I heartily agree with you last week deploring the fact that Gordon Ramsay had unwisely strayed from his true area of expertise, the kitchen, to seek the questionable status of TV celebrity. Why, it's as if a film director imagined he was qualified to write a column on culinary matters. Quite ridiculous! But then, of course, such a thing could never happen.
David Miller, London.
For the first time ever I fully agreed with Winner's Dinners on June 13, regarding puffed-up celebrity chefs, other overrated, overpaid celebrities mainly on TV - and the disgraceful overuse of the f-word. It's often on TV before the 9pm guideline, and on chat shows, on buses, at the theatre and elsewhere. I was taught using swear words was a sign of ignorance.
Geoffrey Lord, Edinburgh.
Thank you so much for your subtle condemnation of Gordon Ramsay. He's a disgrace to the catering fraternity. Surely it won't be long before he is ousted from Claridge's. His vile behaviour, particularly to the older women on his show, was awful to watch.
B Brookes, Dorset.
After reading your column about Gordon Ramsay, here's my experience at his Petrus restaurant. I found the starter too salty and told the maitre d', who promised to inform the kitchen. When the main course turned out to be as salty - to the point of bitter - I suggested the maitre d' try it. He refused. But asked if I was allergic to salt! I won't go there again. They're too arrogant.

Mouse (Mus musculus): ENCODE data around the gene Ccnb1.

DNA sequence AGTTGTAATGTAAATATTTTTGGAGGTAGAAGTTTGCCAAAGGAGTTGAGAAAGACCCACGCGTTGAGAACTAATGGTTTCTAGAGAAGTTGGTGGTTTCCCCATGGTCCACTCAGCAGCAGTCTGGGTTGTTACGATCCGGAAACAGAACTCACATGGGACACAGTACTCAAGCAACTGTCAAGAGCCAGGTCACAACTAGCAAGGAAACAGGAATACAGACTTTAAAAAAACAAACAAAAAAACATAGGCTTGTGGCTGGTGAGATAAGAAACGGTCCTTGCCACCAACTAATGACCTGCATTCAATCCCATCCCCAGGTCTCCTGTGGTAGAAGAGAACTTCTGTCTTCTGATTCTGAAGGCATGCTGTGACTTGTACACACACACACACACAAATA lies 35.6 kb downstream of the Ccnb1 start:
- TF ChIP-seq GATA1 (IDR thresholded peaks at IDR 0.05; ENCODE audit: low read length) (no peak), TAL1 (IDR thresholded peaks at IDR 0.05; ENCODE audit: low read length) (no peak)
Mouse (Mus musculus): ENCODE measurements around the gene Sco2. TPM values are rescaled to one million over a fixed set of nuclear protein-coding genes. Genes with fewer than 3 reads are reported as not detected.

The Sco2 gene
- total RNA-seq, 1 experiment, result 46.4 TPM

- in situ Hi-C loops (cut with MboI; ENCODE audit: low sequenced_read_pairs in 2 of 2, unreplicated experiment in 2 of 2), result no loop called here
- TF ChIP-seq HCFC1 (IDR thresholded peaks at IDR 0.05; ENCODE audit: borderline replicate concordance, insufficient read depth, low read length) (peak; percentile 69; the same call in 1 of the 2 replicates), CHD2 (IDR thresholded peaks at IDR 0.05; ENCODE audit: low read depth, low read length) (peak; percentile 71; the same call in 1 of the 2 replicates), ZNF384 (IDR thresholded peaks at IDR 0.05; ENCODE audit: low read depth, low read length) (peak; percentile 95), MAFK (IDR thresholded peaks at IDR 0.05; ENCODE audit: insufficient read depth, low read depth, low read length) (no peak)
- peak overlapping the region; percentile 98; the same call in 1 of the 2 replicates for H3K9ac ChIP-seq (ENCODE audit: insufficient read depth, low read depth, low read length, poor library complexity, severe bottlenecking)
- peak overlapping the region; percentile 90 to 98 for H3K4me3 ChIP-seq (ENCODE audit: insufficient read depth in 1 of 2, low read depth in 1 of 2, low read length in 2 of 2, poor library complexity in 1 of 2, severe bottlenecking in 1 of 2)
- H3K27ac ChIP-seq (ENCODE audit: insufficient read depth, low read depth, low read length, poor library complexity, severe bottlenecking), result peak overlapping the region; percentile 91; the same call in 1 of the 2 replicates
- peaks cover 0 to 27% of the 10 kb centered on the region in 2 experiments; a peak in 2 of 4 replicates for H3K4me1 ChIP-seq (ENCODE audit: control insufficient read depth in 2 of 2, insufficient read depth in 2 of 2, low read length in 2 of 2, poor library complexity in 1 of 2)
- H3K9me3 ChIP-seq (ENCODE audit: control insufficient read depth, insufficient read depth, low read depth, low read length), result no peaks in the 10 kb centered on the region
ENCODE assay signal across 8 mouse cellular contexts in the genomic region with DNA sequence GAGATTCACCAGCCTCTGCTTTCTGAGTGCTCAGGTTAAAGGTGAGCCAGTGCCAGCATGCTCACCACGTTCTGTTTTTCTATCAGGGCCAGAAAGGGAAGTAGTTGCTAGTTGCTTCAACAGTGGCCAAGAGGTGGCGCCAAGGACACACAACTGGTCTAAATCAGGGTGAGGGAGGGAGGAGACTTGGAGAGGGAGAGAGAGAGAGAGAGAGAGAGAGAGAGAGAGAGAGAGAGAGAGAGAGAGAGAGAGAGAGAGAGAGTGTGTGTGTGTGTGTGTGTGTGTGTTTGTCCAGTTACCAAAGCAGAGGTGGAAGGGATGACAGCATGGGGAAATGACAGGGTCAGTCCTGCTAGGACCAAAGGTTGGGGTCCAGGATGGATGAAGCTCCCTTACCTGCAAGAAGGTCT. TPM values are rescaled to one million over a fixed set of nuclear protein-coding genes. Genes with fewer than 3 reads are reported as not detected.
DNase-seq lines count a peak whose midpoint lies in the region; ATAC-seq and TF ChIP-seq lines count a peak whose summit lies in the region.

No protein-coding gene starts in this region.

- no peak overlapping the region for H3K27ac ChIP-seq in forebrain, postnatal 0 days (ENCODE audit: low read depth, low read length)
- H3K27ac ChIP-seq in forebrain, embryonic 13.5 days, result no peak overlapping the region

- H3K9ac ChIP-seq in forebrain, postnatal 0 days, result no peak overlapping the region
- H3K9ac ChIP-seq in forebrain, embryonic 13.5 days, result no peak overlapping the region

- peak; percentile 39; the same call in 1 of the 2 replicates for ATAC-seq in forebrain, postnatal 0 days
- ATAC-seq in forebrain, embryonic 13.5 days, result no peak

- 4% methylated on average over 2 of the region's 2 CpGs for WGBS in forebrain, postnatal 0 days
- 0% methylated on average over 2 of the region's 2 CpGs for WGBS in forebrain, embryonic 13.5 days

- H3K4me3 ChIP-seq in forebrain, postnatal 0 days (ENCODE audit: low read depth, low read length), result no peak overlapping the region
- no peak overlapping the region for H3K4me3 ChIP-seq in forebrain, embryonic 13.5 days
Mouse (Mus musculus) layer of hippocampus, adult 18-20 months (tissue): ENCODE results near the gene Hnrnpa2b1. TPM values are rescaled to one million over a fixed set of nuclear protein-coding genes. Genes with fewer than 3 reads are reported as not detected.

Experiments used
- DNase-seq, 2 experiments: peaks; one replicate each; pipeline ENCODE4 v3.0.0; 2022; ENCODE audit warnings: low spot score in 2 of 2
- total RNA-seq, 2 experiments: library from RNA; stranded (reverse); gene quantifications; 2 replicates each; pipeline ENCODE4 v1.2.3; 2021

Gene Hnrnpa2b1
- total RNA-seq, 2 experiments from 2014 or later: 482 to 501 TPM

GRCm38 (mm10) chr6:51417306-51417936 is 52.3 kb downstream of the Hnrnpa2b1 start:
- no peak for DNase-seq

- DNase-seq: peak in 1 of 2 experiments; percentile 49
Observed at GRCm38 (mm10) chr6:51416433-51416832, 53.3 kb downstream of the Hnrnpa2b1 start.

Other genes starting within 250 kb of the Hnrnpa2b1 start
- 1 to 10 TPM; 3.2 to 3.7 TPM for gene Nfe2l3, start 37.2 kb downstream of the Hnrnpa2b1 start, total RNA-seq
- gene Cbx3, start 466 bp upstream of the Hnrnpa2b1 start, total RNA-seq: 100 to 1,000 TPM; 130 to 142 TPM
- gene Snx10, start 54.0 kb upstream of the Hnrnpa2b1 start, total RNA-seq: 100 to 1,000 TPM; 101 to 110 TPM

Teresa Tse, London.
It's rare I agree with you, but if a chef puts his name to a restaurant, then he should indeed personally be involved in the dining experience. I'm getting married in September and was planning to visit Gordon Ramsay at Claridge's. I'm dismayed to learn we may find the great man not within miles of our Michelin-starred bill. We wanted to go somewhere special where we could brush shoulders with celebrities such as yourself. Can you offer any guidance?
Neil Reader, York.
You said last week you'd forgotten who played Dick Barton on the radio. It was Noel Johnson. The character was played in a film by Don Stannard who sank without trace. Thanks for Death Wish.
James Munro, Lombez, France.